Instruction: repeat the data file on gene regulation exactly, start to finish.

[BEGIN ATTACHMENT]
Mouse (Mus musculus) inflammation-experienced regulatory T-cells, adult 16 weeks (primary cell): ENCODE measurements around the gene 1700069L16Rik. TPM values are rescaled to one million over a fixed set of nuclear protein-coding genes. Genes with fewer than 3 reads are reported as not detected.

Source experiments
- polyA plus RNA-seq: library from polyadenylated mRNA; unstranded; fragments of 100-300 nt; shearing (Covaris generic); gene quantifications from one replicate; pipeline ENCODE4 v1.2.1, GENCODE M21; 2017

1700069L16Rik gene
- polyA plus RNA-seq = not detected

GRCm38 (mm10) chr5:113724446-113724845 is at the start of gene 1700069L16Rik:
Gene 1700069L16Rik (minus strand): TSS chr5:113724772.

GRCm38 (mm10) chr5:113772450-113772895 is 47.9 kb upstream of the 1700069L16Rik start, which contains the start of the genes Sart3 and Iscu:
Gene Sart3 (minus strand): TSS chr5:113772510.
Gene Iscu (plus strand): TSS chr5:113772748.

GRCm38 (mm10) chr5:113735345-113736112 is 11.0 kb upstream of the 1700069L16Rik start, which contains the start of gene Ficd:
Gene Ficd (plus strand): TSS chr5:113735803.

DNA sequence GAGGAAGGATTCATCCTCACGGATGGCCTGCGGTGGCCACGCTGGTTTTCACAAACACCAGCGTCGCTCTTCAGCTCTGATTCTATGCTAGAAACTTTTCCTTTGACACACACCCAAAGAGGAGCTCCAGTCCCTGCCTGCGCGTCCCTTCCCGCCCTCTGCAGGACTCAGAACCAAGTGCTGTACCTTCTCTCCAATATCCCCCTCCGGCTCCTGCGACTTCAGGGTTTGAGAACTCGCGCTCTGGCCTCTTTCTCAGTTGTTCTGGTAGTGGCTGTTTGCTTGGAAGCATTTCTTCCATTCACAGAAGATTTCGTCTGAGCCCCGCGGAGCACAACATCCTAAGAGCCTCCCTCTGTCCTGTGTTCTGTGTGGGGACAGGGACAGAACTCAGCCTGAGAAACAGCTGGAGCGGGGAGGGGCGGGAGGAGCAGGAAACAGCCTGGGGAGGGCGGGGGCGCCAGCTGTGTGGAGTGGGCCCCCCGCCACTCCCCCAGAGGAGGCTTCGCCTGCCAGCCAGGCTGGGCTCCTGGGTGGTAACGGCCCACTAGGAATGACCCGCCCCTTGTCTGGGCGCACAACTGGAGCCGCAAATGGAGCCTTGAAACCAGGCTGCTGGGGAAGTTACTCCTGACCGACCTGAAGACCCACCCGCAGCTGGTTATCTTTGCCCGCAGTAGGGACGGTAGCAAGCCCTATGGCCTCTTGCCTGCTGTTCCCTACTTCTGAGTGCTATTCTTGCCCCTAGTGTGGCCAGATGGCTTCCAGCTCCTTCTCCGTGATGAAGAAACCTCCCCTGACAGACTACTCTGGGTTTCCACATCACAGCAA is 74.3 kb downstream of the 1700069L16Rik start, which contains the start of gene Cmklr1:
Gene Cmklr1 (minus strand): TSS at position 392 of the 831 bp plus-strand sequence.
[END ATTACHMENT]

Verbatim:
Mouse (Mus musculus) inflammation-experienced regulatory T-cells, adult 16 weeks (primary cell): ENCODE measurements around the gene 1700069L16Rik. TPM values are rescaled to one million over a fixed set of nuclear protein-coding genes. Genes with fewer than 3 reads are reported as not detected.

Source experiments
- polyA plus RNA-seq: library from polyadenylated mRNA; unstranded; fragments of 100-300 nt; shearing (Covaris generic); gene quantifications from one replicate; pipeline ENCODE4 v1.2.1, GENCODE M21; 2017

1700069L16Rik gene
- polyA plus RNA-seq = not detected

GRCm38 (mm10) chr5:113724446-113724845 is at the start of gene 1700069L16Rik:
Gene 1700069L16Rik (minus strand): TSS chr5:113724772.

GRCm38 (mm10) chr5:113772450-113772895 is 47.9 kb upstream of the 1700069L16Rik start, which contains the start of the genes Sart3 and Iscu:
Gene Sart3 (minus strand): TSS chr5:113772510.
Gene Iscu (plus strand): TSS chr5:113772748.

GRCm38 (mm10) chr5:113735345-113736112 is 11.0 kb upstream of the 1700069L16Rik start, which contains the start of gene Ficd:
Gene Ficd (plus strand): TSS chr5:113735803.

DNA sequence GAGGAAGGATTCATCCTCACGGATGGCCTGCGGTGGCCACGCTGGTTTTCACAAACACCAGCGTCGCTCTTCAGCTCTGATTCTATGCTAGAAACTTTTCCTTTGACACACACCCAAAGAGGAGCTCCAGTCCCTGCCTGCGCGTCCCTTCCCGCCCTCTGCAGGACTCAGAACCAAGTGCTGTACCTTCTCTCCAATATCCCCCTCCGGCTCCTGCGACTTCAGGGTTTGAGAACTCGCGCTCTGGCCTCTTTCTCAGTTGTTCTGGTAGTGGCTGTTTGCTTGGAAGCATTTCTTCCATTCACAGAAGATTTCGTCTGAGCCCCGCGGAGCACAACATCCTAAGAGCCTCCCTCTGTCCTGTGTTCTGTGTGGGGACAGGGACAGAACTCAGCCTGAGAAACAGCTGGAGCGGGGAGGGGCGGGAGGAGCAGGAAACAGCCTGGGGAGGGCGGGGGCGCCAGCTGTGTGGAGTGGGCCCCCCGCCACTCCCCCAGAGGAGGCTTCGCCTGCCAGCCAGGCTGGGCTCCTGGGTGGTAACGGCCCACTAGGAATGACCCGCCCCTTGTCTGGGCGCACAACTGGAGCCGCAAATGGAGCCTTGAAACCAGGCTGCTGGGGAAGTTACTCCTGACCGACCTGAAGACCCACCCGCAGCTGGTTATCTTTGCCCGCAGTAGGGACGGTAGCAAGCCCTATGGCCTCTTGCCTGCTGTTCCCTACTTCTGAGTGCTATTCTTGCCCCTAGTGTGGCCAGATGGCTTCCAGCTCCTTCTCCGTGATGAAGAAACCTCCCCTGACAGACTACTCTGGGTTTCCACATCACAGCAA is 74.3 kb downstream of the 1700069L16Rik start, which contains the start of gene Cmklr1:
Gene Cmklr1 (minus strand): TSS at position 392 of the 831 bp plus-strand sequence.